For example, CfA has driven data journalism stories that highlight Africa’s deepest climate issues. In effort to bring attention to how Africa continues to be affected by climate change, CfA has initiated projects that provide accessible data and context with data-driven journalism that ultimately educates and empowers citizens.

In the Democratic Republic of Congo ( DRC), journalists combined drone footage, video interviews, data visualisations and on-the-ground reportage to tell the story of “Lungs of the Earth” focused on deforestation and poaching at the Virunga National Park, in the Democratic Republic of Congo.

An award-winning cross-border collaboration by geo journalists titled “Sucked Dry: Huge Swaths of Land Acquired by Foreign Investors in Africa’s Nile River Basin Export Profits, Displace Communities”, led and published by InfoNile, investigated the negative effects of land grabs by foreign investors. Showing how local communities were displaced and wreaked havoc on natural resources in Uganda, Sudan, Ethiopia and Egypt.

In an article CfA Chief Data Officer Jacopo Ottaviani, spoke about the pressures on the Congo Basin due to deforestation, sharing the key role journalism plays in presenting facts, stirring dialogue and prompting responses.

“Precise, factual journalism helps understand the magnitude of the issues on the ground and, in turn, figure out sustainable solutions to develop local economies in countries like the DRC where millions live in poverty,” he said.

Garber said journalists ought to combine the urgency of the crisis with the fact that we live in an era of unprecedented misinformation and obstacles even with the given individual challenges faced by journalists and news organizations.

“The light that will guide us through the climate crisis will be provided by science. Relaying this silence and the facts that accompany it to all of us in a timely and responsible way is the duty of every journalist assigned to the issue,” he said.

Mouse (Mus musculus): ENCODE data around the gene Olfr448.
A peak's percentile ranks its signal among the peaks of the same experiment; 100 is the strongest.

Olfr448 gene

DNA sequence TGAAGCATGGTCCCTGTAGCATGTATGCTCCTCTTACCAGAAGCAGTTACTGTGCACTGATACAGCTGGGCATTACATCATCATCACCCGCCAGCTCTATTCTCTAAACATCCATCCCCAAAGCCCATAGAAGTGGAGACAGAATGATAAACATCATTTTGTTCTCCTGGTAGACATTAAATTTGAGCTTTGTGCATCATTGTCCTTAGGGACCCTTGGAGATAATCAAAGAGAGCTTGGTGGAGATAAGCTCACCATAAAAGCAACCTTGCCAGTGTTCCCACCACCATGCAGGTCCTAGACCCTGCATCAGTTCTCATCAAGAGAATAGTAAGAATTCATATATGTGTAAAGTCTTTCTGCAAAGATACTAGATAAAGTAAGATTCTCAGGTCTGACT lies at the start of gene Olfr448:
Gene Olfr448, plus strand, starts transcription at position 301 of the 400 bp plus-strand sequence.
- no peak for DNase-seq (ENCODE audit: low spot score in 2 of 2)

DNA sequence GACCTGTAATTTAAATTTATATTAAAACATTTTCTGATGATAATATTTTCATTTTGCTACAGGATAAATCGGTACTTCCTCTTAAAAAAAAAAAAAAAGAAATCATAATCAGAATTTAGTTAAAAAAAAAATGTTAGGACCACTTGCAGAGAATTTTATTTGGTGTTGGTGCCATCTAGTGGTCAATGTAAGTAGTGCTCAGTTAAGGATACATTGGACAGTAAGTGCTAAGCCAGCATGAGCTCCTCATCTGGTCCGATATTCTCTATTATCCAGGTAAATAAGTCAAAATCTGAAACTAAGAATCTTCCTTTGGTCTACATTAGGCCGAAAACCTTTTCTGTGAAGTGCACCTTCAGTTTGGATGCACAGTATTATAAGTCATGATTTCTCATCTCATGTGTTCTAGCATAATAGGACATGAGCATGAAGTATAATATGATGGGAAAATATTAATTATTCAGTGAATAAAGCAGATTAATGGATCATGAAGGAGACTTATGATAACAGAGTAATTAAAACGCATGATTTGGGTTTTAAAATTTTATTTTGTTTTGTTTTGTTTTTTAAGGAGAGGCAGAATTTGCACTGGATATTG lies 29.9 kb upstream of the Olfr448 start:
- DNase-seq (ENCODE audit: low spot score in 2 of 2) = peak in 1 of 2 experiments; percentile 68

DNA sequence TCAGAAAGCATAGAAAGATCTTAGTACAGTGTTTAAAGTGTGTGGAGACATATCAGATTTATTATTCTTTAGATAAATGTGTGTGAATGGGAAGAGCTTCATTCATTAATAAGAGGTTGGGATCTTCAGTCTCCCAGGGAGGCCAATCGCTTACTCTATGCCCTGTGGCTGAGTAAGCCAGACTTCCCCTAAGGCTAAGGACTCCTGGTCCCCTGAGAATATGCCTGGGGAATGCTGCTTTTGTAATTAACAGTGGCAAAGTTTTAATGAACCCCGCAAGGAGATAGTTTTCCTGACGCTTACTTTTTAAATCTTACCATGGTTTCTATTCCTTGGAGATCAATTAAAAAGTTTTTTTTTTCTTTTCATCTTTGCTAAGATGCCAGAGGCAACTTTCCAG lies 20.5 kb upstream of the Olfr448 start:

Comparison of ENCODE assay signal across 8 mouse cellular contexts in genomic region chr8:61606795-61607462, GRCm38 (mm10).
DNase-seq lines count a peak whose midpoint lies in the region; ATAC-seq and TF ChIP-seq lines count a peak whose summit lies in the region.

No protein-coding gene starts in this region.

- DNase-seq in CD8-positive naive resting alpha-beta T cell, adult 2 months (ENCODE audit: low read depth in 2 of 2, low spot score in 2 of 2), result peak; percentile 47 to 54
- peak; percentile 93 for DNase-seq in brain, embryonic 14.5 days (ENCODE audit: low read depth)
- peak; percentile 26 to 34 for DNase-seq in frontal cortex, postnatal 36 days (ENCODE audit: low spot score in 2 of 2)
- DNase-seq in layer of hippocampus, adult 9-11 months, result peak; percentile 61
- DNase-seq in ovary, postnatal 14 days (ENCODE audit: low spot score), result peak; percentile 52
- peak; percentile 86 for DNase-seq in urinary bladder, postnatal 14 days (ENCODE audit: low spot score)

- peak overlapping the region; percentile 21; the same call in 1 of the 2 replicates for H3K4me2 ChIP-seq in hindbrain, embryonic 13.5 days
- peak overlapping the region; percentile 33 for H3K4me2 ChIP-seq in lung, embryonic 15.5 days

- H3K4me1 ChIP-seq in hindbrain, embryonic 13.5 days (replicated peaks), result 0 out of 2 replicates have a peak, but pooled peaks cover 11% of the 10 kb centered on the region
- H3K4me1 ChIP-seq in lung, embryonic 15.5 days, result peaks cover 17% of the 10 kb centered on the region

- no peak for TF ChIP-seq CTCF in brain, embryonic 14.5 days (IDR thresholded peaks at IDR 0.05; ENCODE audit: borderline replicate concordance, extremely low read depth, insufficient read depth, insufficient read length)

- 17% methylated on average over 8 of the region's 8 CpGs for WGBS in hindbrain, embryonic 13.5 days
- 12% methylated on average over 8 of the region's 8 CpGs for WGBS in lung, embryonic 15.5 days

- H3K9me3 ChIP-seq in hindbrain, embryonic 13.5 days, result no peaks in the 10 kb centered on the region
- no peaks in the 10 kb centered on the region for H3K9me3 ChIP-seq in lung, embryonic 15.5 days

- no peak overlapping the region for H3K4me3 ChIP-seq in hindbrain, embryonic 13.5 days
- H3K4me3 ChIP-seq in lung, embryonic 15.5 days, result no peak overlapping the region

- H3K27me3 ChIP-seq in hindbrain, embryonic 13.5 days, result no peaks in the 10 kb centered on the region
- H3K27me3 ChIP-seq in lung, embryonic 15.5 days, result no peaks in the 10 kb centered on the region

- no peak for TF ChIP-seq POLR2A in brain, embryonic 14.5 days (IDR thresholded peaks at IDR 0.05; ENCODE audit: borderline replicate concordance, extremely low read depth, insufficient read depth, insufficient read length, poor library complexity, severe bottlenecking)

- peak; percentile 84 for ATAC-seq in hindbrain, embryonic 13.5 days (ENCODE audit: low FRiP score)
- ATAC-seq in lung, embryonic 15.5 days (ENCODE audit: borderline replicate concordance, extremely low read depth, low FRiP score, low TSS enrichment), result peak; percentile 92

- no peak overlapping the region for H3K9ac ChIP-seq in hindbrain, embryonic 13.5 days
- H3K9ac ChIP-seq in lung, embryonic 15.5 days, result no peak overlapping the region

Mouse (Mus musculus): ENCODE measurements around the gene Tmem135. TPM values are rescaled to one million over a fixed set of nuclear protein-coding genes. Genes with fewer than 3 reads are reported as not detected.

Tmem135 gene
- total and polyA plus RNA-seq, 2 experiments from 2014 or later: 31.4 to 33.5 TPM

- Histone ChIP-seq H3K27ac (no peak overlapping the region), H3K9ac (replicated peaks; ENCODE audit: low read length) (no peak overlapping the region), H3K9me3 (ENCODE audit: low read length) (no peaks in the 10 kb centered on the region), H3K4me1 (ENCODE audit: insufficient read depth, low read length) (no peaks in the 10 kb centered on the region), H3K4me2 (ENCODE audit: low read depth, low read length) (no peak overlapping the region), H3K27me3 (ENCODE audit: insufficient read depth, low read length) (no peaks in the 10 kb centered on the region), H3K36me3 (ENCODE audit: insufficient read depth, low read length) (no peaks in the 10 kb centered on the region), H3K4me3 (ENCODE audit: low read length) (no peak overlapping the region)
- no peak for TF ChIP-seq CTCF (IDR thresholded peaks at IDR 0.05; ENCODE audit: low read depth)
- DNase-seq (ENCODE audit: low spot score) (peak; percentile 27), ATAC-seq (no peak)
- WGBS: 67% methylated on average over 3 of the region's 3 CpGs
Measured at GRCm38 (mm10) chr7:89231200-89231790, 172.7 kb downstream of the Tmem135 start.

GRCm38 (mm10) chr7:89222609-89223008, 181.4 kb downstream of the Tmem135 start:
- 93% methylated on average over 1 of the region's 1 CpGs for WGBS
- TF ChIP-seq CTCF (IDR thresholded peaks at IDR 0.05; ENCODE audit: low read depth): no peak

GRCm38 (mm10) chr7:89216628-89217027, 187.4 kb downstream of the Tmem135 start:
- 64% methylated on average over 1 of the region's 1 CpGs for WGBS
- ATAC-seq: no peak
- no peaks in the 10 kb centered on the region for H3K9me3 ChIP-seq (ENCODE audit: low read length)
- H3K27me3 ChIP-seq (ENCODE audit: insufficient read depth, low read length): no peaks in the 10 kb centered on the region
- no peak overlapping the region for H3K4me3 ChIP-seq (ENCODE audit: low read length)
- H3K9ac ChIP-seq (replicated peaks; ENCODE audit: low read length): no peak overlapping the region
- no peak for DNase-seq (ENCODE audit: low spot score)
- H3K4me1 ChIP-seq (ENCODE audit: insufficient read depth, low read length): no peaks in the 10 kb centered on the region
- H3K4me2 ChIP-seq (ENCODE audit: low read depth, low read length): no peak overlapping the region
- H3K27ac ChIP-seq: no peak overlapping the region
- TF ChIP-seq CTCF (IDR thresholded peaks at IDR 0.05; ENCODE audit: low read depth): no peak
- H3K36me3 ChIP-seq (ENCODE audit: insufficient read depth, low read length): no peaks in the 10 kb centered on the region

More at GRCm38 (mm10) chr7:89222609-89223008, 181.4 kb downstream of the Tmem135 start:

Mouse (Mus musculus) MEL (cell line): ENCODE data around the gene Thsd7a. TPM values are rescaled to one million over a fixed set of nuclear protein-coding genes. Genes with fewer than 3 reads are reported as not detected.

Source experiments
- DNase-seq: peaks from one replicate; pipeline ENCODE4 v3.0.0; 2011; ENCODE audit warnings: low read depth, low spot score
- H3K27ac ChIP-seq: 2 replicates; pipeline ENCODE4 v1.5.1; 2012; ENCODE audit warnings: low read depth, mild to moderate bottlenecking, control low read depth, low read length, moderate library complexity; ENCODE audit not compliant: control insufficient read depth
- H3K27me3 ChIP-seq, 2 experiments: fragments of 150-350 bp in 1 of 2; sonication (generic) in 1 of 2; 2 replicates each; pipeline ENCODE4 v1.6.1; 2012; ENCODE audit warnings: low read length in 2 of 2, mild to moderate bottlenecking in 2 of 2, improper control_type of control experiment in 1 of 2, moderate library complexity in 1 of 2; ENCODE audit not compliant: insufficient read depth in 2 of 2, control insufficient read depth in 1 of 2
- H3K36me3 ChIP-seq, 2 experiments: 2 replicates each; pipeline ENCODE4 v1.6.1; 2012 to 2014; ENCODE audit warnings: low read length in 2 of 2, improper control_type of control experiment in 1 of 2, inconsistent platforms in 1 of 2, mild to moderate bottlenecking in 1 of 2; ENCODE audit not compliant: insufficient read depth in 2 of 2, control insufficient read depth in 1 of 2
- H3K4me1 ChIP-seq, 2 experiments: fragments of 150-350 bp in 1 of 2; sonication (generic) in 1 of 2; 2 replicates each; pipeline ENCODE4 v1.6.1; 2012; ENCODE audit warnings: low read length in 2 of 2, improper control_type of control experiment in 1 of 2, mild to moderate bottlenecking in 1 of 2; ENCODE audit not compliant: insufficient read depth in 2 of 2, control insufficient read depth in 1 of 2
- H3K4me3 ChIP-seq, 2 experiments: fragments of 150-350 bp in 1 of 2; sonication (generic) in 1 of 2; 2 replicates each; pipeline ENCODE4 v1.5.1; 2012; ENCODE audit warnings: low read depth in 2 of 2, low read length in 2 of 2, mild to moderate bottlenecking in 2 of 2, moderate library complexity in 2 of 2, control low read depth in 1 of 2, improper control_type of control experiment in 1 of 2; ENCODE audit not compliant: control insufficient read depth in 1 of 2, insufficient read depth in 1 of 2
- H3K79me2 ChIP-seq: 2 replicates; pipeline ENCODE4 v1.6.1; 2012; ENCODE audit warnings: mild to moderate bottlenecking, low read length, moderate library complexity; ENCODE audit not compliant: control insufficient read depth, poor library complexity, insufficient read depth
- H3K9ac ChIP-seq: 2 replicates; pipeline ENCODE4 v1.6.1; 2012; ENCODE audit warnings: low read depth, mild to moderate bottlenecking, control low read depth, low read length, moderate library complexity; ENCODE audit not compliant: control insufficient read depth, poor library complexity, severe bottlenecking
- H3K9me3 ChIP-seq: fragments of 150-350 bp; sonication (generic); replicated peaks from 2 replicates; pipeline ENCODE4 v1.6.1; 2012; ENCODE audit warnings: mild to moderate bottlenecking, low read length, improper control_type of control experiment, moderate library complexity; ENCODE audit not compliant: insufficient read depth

In her presentation during the virtual World News Day, The Washington Post climate and environment editor Trish Wilson said that journalists needed to assess if they are meeting the moment, the moment of crisis that the world is in.

“We have to be certain that even if politicians fail even if corporations fail that doesn’t mean we don’t keep up the pressure to cut emissions now that’s our responsibility as journalists to meet the moment and to succeed stories of climate devastation may lead some of us to believe that our planet is past the point of repair but in the midst of these stories there is also hope, hope that if we learn we can change,” she said.

In support of Journalism raising awareness on the climate crisis, entrepreneur Bill Gates through Breakthrough Energy has backed a new online climate news publication called Cipher that is slated to start publishing on September 29.

The publication’s mission is to decode complex topics and make them clear to people at all levels working to solve the climate crisis.

Efforts putting increasing energy and resources into addressing the climate crisis through objective and trustworthy play a vital role in shaping public discourse on the climate crisis in a responsible manner because it enables people to act and shape a green and sustainable future.